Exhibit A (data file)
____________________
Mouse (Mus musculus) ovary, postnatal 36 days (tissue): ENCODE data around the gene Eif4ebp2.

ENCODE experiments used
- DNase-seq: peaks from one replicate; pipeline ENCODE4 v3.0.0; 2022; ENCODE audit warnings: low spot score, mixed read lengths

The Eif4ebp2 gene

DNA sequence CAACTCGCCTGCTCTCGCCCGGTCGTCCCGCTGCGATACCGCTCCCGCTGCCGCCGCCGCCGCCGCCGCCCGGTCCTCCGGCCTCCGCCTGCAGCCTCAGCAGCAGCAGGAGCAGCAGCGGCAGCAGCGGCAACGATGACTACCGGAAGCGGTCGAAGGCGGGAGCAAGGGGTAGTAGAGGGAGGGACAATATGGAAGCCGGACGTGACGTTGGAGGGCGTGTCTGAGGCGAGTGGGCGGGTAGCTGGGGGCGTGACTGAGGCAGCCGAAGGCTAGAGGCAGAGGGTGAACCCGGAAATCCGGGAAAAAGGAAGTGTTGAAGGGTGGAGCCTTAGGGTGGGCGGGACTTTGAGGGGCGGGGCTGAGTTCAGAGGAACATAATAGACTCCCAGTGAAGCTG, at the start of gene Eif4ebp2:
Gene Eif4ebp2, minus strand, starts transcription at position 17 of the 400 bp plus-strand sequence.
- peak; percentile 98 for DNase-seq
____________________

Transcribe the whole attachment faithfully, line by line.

Mouse (Mus musculus) ovary, postnatal 36 days (tissue): ENCODE data around the gene Eif4ebp2.

ENCODE experiments used
- DNase-seq: peaks from one replicate; pipeline ENCODE4 v3.0.0; 2022; ENCODE audit warnings: low spot score, mixed read lengths

The Eif4ebp2 gene

DNA sequence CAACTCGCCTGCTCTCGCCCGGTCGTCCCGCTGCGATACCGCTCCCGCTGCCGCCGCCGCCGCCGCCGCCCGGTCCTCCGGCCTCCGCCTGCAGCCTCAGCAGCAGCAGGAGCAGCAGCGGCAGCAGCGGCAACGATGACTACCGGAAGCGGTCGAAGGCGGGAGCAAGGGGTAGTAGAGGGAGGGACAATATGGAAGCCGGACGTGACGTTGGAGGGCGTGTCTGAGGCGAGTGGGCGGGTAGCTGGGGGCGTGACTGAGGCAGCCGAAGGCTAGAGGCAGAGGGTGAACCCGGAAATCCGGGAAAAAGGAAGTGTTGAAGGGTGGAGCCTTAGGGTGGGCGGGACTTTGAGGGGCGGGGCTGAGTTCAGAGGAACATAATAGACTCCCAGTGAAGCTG, at the start of gene Eif4ebp2:
Gene Eif4ebp2, minus strand, starts transcription at position 17 of the 400 bp plus-strand sequence.
- peak; percentile 98 for DNase-seq